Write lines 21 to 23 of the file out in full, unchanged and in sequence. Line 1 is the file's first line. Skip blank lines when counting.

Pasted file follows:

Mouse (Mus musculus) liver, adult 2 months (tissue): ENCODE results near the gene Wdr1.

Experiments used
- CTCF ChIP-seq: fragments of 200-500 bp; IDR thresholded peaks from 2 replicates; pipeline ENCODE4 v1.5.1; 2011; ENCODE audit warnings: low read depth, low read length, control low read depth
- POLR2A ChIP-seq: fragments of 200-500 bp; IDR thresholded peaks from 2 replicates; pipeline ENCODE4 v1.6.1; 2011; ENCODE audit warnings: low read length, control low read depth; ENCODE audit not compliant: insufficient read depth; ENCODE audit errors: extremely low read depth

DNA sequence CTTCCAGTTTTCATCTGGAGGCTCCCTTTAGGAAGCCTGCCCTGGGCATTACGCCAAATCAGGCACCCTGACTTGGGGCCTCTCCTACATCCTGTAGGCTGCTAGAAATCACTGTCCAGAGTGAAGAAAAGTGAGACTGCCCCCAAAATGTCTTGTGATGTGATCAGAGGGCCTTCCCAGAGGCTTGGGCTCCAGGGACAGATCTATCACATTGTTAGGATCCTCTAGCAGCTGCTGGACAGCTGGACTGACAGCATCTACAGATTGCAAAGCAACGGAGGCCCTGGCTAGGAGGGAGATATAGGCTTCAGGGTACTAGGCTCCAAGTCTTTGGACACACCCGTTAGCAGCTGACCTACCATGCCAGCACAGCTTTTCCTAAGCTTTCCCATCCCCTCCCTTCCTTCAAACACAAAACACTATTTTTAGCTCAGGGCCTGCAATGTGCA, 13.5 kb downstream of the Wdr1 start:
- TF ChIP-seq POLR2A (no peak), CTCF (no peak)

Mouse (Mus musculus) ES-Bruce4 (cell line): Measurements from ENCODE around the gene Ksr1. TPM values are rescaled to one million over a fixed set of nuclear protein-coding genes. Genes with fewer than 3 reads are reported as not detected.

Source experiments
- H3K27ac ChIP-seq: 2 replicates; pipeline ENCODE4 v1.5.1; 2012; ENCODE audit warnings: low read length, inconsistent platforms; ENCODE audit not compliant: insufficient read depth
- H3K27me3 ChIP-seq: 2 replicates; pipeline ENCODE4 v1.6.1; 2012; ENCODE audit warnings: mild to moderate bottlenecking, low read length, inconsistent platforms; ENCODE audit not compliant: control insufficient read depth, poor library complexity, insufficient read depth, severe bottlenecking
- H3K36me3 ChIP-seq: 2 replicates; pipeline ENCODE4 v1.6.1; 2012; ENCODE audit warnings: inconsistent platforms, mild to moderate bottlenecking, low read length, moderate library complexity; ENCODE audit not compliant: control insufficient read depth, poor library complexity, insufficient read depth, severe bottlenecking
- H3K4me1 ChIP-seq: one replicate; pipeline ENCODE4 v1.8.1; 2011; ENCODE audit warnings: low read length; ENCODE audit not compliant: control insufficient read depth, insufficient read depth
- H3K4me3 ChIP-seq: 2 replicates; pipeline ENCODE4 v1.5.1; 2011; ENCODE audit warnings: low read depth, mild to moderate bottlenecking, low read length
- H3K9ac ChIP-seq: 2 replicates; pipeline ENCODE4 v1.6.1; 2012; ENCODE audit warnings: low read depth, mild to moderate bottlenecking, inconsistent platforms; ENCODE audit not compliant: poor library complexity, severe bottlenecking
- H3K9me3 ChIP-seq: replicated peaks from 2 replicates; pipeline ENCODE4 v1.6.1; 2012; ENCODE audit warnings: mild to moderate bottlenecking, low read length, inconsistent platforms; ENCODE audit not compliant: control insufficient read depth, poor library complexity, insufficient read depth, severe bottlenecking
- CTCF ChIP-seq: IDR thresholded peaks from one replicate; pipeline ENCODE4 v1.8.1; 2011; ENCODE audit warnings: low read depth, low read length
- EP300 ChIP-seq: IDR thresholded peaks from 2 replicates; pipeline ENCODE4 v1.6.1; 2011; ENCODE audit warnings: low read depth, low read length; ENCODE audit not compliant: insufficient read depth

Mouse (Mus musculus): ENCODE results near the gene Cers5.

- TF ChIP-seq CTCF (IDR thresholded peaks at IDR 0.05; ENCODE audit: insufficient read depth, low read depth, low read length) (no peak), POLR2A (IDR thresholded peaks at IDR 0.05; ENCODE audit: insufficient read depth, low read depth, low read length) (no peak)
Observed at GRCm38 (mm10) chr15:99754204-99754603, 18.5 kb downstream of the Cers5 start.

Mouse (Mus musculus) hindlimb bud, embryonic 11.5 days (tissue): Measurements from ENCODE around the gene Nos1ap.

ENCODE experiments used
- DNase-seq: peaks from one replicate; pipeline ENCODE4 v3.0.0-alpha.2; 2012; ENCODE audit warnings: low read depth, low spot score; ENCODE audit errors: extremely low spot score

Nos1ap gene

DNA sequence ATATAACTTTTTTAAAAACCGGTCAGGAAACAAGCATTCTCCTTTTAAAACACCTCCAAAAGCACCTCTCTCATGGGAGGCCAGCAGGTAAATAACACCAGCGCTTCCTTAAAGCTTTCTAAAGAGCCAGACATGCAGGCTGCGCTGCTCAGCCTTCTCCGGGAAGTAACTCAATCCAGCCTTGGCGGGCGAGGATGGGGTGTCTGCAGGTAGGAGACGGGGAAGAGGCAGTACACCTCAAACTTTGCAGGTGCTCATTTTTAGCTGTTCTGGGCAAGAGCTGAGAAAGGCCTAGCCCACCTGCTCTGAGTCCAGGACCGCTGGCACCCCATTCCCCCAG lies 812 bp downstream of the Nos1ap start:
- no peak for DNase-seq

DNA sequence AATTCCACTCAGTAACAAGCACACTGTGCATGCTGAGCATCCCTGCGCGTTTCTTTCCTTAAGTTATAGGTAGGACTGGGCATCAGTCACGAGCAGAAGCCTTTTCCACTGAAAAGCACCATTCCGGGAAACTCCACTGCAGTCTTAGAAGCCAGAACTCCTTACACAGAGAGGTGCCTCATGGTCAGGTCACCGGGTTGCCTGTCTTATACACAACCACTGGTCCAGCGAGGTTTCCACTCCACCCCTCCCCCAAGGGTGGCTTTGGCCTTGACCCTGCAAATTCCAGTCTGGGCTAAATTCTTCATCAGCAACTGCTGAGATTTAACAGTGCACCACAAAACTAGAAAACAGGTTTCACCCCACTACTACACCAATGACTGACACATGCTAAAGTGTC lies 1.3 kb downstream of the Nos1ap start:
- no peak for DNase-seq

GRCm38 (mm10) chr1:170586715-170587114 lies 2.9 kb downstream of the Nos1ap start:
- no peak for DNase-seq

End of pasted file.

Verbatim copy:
Mouse (Mus musculus) hindlimb bud, embryonic 11.5 days (tissue): Measurements from ENCODE around the gene Nos1ap.

ENCODE experiments used
- DNase-seq: peaks from one replicate; pipeline ENCODE4 v3.0.0-alpha.2; 2012; ENCODE audit warnings: low read depth, low spot score; ENCODE audit errors: extremely low spot score